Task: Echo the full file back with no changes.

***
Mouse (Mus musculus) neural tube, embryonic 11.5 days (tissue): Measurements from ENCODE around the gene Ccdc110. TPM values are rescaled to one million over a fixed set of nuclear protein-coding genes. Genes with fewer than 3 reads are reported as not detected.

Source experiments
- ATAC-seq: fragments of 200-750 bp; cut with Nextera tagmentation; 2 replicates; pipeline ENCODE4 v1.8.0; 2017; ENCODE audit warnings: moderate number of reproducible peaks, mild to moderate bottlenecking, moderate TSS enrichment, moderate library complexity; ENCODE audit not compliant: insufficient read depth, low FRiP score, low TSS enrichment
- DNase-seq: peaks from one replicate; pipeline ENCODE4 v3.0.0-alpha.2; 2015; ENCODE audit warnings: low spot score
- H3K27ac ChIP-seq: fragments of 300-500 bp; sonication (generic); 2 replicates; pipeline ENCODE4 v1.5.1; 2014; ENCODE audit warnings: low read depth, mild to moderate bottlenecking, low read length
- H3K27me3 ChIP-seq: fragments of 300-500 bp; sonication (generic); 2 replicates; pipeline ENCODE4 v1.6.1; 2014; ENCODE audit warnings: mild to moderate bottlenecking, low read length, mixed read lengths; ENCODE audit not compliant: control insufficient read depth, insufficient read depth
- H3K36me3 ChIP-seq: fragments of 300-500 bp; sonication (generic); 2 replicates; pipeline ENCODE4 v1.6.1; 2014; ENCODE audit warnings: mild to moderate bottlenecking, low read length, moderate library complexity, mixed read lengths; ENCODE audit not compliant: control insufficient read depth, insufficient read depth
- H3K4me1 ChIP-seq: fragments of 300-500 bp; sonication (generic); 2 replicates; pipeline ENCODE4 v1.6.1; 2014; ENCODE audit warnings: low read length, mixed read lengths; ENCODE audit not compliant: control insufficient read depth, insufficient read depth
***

Mouse (Mus musculus) neural tube, embryonic 11.5 days (tissue): Measurements from ENCODE around the gene Ccdc110. TPM values are rescaled to one million over a fixed set of nuclear protein-coding genes. Genes with fewer than 3 reads are reported as not detected.

Source experiments
- ATAC-seq: fragments of 200-750 bp; cut with Nextera tagmentation; 2 replicates; pipeline ENCODE4 v1.8.0; 2017; ENCODE audit warnings: moderate number of reproducible peaks, mild to moderate bottlenecking, moderate TSS enrichment, moderate library complexity; ENCODE audit not compliant: insufficient read depth, low FRiP score, low TSS enrichment
- DNase-seq: peaks from one replicate; pipeline ENCODE4 v3.0.0-alpha.2; 2015; ENCODE audit warnings: low spot score
- H3K27ac ChIP-seq: fragments of 300-500 bp; sonication (generic); 2 replicates; pipeline ENCODE4 v1.5.1; 2014; ENCODE audit warnings: low read depth, mild to moderate bottlenecking, low read length
- H3K27me3 ChIP-seq: fragments of 300-500 bp; sonication (generic); 2 replicates; pipeline ENCODE4 v1.6.1; 2014; ENCODE audit warnings: mild to moderate bottlenecking, low read length, mixed read lengths; ENCODE audit not compliant: control insufficient read depth, insufficient read depth
- H3K36me3 ChIP-seq: fragments of 300-500 bp; sonication (generic); 2 replicates; pipeline ENCODE4 v1.6.1; 2014; ENCODE audit warnings: mild to moderate bottlenecking, low read length, moderate library complexity, mixed read lengths; ENCODE audit not compliant: control insufficient read depth, insufficient read depth
- H3K4me1 ChIP-seq: fragments of 300-500 bp; sonication (generic); 2 replicates; pipeline ENCODE4 v1.6.1; 2014; ENCODE audit warnings: low read length, mixed read lengths; ENCODE audit not compliant: control insufficient read depth, insufficient read depth